Speaker 1: Dr. Cheng Ong (Data61, Australia)
Title: Studying Compositional Data using Bregman Divergence
Summary: Compositional data consists of a collection of nonnegative data
that sum to a constant value. Examples of compositional data include
histograms and proportions, which appear in many practical applications.
Since the parts of the collection are statistically dependent,
many standard tools cannot be directly applied. Instead, compositional data must
be first transformed before analysis.
We study machine learning problems on compositional data using the scaled Bregman
theorem, which was recently proved. The scaled Bregman theorem relates
the perspective transform of a Bregman divergence to the Bregman divergence
of a perspective transform and a remainder conformal divergence.
This equality enables us to transform machine learning problems on compositional
data to new problems which are easier to optimise. We apply this to
principal component analysis and linear regression, and show promising
results on microbiome data.
Speaker 2: Dr. Richard Nock (Data61, Australia)
Title: Lossless or Quantized Boosting with Integer Arithmetic
Summary: In supervised learning, efficiency often starts with the choice of a good loss:
support vector machines popularised Hinge loss, Adaboost popularised
the exponential loss, etc. Recent trends in machine learning have
highlighted the necessity for training routines to meet
tight requirements on communication, bandwidth, energy, operations,
encoding, among others. Fitting the often decades-old state of the art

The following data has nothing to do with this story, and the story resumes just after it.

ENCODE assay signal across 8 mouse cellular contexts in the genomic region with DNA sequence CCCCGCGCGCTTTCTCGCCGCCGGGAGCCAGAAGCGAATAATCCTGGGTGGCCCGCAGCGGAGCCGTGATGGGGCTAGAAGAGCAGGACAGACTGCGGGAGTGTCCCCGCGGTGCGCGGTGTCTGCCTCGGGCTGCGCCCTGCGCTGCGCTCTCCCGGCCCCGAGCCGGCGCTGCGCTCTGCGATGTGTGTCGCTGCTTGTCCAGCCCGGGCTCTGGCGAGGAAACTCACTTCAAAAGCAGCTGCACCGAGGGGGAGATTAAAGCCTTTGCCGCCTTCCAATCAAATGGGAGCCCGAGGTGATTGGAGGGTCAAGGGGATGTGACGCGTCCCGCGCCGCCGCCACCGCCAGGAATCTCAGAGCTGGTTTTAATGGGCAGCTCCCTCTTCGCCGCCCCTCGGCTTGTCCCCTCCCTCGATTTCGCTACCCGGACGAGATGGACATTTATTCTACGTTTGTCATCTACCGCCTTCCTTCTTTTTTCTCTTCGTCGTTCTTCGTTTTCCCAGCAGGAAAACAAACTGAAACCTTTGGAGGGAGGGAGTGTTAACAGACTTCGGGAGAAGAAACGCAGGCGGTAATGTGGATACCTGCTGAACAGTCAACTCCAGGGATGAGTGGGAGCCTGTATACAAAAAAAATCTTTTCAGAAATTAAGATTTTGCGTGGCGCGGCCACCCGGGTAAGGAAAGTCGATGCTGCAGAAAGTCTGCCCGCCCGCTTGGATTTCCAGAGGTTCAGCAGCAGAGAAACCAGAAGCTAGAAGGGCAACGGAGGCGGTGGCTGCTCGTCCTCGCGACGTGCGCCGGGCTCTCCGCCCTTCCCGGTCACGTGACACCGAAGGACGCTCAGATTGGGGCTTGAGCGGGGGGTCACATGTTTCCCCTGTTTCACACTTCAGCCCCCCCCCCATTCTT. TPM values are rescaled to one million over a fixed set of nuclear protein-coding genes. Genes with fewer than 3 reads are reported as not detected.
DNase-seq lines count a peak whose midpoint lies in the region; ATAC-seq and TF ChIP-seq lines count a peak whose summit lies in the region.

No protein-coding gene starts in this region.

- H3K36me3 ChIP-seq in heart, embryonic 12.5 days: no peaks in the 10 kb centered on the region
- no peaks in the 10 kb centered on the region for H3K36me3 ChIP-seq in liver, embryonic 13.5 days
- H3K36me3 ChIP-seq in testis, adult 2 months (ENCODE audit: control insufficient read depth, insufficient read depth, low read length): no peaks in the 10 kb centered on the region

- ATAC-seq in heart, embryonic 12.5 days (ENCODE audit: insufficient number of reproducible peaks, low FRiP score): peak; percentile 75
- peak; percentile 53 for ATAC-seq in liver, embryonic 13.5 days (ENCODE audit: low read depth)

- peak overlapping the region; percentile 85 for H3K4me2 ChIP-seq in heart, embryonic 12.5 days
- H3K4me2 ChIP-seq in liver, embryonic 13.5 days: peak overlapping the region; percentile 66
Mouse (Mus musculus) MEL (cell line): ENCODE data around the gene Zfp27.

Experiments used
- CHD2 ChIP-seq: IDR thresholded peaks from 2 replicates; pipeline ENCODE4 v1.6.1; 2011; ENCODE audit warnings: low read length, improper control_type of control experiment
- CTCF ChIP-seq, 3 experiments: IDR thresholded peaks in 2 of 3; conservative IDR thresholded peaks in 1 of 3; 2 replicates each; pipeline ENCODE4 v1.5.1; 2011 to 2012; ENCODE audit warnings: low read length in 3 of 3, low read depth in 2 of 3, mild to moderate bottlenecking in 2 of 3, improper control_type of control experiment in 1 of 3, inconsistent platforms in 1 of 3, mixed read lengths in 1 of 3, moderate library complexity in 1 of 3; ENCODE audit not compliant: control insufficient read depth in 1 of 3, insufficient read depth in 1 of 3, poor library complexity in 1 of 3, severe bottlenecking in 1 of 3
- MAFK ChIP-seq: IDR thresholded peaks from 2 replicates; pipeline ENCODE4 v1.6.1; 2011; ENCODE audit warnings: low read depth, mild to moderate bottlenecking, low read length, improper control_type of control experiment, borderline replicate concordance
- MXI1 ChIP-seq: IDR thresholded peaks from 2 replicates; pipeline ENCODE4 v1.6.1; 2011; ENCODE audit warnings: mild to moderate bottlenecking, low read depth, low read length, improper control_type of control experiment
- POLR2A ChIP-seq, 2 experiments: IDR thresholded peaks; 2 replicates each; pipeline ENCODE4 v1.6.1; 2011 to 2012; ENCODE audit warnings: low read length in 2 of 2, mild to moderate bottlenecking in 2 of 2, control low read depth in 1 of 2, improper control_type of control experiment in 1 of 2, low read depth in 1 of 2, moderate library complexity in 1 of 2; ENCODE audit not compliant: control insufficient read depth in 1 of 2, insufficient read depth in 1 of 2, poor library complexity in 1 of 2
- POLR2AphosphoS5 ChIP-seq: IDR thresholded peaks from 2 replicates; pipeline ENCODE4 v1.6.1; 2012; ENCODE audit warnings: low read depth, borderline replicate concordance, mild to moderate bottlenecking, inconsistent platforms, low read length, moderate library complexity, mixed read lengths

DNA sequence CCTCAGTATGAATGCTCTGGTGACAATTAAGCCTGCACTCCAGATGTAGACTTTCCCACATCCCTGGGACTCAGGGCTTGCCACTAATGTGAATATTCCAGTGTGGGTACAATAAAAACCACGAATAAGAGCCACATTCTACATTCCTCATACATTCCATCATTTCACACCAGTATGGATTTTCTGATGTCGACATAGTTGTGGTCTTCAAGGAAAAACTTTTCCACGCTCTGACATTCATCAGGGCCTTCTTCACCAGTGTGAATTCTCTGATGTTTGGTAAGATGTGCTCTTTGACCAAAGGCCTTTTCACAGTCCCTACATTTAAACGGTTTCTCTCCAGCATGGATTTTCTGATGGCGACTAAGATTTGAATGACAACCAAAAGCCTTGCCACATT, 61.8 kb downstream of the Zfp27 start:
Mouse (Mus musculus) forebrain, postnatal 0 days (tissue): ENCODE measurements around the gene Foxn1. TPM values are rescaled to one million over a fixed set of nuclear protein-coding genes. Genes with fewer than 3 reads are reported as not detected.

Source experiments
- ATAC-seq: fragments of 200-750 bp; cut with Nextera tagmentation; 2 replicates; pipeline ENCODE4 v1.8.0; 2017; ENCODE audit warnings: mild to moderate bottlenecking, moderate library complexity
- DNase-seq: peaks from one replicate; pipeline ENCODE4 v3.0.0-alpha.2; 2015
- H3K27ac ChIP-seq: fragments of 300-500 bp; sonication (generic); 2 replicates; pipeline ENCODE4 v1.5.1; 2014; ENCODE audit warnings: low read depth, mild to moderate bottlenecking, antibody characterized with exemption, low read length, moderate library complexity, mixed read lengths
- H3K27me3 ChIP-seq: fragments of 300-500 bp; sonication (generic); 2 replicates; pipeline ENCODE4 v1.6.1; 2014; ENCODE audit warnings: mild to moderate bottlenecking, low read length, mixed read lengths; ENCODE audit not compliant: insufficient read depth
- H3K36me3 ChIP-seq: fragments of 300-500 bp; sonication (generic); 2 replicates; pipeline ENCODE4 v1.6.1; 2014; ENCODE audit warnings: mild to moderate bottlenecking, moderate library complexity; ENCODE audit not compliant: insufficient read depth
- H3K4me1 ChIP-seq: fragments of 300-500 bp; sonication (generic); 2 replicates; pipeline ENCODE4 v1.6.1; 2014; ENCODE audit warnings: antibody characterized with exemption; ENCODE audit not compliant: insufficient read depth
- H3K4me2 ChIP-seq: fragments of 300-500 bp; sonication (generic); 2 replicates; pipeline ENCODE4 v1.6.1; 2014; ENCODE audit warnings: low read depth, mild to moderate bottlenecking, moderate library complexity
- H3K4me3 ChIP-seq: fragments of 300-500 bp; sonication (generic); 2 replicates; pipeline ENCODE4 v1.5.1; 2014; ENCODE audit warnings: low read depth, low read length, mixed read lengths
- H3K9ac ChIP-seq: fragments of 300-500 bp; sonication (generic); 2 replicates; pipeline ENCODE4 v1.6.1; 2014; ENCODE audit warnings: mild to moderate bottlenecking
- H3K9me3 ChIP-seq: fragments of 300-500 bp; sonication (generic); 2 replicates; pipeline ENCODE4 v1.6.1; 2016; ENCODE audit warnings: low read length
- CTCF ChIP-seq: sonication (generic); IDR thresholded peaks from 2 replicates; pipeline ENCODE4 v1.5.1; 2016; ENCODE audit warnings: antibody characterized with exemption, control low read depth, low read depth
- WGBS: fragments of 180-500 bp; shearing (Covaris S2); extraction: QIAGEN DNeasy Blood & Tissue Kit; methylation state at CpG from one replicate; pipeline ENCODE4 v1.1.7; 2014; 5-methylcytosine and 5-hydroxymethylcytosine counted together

training routines into these new constraints does not go without pain and uncertainty or
reduction in the original guarantees.
We started to tackle this problem from the core with the design of a new loss, the Q-loss. While enjoying many
usual desirable properties for losses (it is strictly proper canonical, twice differentiable), it
also has the key property that its mirror update over (arbitrary) rational inputs uses only integer arithmetics —
more precisely, the sole use of $+, -, /, times, |.|$. We build a
learning algorithm which is able, under mild assumptions, to achieve a
lossless boosting-compliant training. We give conditions for a quantization of its main
memory footprint, weights, to be done while keeping the whole algorithm boosting-compliant.
Experiments display that the algorithm can achieve a fast convergence
during the early boosting rounds compared to AdaBoost, even with a weight storage
that can be 30+ times smaller. Lastly, we show that the Bayes risk of the
Q-loss can be used as node splitting criterion for decision trees and turns out to
guarantee optimal boosting convergence.
This is joint work with Bob Williamson, to be presented at ICML 2019.
|Date||May 17, 2019 (Fri) 10:00 - 12:00|